In this chapter our objective is twofold: On one hand we aim at (1) stressing the relevance of seizing the practical knowledge that emerge in mentoring conversations -as the one contained in the previous example- leaving other aspects of the interaction behind (i. e. personal engagement, emotional commitment, roles, etc. ); and, on the other hand, (2) describing a possible procedure that may help to make that practical knowledge not only explicit but also understandable and useful for other teachers.
             
              Along these lines, and according to the objectives, we will structure the chapter into two major sections: theoretical underpinnings in teacher mentoring; and methods to analyze mentoring interactions.
              The first one will revolve around positioning research efforts around three main viewpoints and highlighting the branch that actually stress that mentoring is a form of making expert teachers' practical knowledge accessible/explicit. We will end that section by stating that practical knowledge not only needs to be made public but also articulated into theories to be shared in real settings of practice and teaching learning (i. e. Teacher Education Programs).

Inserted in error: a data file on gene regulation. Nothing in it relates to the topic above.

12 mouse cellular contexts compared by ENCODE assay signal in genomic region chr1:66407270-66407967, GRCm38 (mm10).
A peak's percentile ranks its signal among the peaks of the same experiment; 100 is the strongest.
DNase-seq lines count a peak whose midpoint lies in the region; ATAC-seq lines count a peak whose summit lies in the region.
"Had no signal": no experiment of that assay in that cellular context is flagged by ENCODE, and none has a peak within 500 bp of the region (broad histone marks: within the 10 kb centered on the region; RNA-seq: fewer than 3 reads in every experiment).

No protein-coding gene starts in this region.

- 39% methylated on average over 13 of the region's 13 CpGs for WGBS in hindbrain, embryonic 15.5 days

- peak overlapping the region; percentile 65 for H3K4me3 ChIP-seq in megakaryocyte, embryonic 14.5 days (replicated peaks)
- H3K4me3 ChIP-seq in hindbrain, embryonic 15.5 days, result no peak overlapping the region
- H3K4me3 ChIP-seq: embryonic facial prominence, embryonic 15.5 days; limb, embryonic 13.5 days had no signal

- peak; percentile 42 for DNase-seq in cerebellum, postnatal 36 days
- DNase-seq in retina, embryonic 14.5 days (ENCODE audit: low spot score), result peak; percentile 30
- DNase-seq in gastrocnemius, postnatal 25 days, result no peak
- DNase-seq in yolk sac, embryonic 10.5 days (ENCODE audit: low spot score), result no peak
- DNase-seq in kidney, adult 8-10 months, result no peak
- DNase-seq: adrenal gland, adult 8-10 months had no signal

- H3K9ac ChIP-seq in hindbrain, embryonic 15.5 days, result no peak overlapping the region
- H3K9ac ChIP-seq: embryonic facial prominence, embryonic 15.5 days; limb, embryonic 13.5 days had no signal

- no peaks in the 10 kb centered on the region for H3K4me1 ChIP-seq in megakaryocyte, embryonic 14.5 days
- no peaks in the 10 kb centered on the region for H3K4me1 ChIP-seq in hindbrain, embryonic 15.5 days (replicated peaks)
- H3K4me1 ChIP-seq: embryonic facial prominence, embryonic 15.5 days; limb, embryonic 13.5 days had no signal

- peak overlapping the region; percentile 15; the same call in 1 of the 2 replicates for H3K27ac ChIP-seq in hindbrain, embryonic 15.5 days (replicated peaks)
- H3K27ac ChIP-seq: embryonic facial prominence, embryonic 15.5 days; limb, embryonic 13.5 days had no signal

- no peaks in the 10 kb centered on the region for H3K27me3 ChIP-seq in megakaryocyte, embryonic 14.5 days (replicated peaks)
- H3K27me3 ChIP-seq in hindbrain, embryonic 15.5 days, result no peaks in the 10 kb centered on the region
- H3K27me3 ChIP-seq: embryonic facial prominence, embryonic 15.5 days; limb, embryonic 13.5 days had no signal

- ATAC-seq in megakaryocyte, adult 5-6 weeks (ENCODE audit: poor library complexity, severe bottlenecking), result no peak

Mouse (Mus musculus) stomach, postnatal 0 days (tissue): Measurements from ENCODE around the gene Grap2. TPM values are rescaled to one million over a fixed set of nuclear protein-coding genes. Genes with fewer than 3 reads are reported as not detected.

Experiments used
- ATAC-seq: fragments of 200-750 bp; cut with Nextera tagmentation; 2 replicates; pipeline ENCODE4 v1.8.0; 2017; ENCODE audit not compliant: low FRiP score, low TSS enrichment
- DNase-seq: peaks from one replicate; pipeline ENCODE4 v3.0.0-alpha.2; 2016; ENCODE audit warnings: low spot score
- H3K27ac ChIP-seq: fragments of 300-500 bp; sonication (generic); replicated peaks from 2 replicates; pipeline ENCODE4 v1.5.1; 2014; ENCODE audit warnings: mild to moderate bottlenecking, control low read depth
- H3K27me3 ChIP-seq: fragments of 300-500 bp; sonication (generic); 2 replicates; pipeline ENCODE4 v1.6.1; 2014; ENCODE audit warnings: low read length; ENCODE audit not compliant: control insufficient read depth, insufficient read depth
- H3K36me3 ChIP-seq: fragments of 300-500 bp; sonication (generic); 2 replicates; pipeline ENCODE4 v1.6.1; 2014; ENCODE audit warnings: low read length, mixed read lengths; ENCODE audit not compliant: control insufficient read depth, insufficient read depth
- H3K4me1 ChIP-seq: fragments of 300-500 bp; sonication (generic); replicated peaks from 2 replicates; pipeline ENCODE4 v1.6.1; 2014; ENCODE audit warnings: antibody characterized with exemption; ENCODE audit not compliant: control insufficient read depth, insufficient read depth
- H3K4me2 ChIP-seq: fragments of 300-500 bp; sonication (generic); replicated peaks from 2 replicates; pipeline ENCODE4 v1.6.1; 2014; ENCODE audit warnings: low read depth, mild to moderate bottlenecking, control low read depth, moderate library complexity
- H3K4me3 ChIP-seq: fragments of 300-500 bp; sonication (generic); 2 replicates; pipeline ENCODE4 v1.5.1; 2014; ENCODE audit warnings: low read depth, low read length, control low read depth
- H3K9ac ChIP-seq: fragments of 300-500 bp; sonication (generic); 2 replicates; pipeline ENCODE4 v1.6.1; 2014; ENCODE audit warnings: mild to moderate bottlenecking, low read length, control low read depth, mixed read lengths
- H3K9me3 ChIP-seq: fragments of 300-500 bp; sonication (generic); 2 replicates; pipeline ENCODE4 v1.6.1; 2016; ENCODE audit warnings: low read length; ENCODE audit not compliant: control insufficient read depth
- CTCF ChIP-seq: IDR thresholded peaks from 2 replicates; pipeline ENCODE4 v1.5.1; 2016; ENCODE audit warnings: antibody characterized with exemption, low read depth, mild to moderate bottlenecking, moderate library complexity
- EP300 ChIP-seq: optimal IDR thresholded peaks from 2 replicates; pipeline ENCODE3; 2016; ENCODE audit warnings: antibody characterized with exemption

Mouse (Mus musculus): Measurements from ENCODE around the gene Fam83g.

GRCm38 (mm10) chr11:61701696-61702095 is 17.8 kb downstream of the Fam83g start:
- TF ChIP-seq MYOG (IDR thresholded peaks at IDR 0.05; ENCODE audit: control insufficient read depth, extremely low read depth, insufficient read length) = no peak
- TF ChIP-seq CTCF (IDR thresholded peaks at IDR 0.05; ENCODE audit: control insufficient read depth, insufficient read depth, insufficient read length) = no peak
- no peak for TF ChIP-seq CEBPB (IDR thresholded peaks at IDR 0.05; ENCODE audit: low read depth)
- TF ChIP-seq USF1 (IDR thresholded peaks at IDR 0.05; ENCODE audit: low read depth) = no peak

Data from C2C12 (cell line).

In the second section we will discuss about methods that help to reveal the practical knowledge that underlies mentoring interactions and will end up choosing one.
             
              In that itinerary, we will first echo two foremost concerns about doing any inquiry in mentoring conversations: The problem of substantiality, that is to say, what aspects of the discourse are of relevance for Student Teachers to learn; and the problem of perspective: which method would be more suitable to gather teachers' expert knowledge from the dialogues with the Student Teachers. Secondly we will describe an eligible procedure to describe, validate and professionally share the practical knowledge that emerges from mentoring conversations in practicum settings.
Teacher Essay 
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Denzin, N. K. & Y. S. Lincoln (2000). Introduction: The discipline and practice of qualitative research. In N. K. Denzin & Y. S. Lincoln (eds.), Handbook of qualitative research (2nd edn.). Thousand Oaks, CA: Sage, 1